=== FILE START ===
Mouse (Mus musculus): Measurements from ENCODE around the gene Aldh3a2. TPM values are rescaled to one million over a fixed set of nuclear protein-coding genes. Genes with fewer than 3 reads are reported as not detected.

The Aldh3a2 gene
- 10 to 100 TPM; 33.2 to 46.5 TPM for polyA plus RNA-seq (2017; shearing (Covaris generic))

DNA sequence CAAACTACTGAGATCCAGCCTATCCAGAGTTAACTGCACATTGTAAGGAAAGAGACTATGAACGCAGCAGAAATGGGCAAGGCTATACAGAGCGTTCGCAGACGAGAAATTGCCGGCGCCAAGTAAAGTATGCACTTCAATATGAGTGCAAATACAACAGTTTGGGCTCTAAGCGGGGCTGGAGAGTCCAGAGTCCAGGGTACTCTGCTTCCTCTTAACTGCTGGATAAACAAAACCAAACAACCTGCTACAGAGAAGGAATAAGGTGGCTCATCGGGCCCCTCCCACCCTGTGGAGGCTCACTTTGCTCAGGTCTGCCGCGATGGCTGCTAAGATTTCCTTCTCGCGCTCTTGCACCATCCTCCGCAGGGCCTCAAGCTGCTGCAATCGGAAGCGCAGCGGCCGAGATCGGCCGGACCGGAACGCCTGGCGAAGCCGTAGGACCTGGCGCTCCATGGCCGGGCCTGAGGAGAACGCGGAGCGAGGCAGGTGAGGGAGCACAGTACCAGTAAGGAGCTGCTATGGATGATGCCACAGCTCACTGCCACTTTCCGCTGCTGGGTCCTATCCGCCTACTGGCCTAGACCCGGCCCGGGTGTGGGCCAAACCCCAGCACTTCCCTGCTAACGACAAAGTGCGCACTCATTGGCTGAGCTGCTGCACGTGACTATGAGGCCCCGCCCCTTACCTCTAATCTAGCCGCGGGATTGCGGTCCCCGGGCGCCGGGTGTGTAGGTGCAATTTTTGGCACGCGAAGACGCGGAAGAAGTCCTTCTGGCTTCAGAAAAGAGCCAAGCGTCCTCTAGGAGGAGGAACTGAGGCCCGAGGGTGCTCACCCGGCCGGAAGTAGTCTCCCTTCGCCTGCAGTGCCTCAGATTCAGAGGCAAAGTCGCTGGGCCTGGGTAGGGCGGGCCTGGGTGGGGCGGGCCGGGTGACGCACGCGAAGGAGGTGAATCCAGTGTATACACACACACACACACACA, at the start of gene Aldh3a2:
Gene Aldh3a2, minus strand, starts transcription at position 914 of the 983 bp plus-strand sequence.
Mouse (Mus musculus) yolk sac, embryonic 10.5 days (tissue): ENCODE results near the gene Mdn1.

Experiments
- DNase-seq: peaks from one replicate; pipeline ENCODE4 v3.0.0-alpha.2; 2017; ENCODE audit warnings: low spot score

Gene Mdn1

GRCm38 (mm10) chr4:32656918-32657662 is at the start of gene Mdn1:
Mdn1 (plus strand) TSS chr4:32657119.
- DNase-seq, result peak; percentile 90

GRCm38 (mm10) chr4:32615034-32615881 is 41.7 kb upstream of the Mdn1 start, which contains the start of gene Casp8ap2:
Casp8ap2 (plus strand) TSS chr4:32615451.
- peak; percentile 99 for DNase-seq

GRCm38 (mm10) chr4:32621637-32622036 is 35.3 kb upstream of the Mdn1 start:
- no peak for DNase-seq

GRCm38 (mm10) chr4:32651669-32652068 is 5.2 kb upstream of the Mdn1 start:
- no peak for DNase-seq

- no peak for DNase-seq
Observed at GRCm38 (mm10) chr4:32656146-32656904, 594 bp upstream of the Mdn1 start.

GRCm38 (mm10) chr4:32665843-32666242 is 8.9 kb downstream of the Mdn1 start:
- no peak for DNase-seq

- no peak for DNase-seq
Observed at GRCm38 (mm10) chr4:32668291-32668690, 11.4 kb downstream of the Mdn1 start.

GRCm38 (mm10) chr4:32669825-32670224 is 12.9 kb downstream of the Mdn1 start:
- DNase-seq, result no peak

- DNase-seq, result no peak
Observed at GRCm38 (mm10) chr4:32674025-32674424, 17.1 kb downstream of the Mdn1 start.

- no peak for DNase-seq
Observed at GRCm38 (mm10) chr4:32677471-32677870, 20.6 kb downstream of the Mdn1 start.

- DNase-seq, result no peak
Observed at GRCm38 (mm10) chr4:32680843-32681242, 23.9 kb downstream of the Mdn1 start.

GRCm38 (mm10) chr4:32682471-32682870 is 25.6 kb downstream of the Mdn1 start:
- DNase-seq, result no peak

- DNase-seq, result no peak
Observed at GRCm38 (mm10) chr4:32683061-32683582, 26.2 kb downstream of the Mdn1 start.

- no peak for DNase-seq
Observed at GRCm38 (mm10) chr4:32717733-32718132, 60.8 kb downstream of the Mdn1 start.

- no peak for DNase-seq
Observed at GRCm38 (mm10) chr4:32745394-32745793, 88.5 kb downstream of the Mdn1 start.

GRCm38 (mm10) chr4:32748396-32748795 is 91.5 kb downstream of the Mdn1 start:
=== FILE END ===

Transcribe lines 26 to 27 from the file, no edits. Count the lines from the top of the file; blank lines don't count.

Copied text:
GRCm38 (mm10) chr4:32669825-32670224 is 12.9 kb downstream of the Mdn1 start:
- DNase-seq, result no peak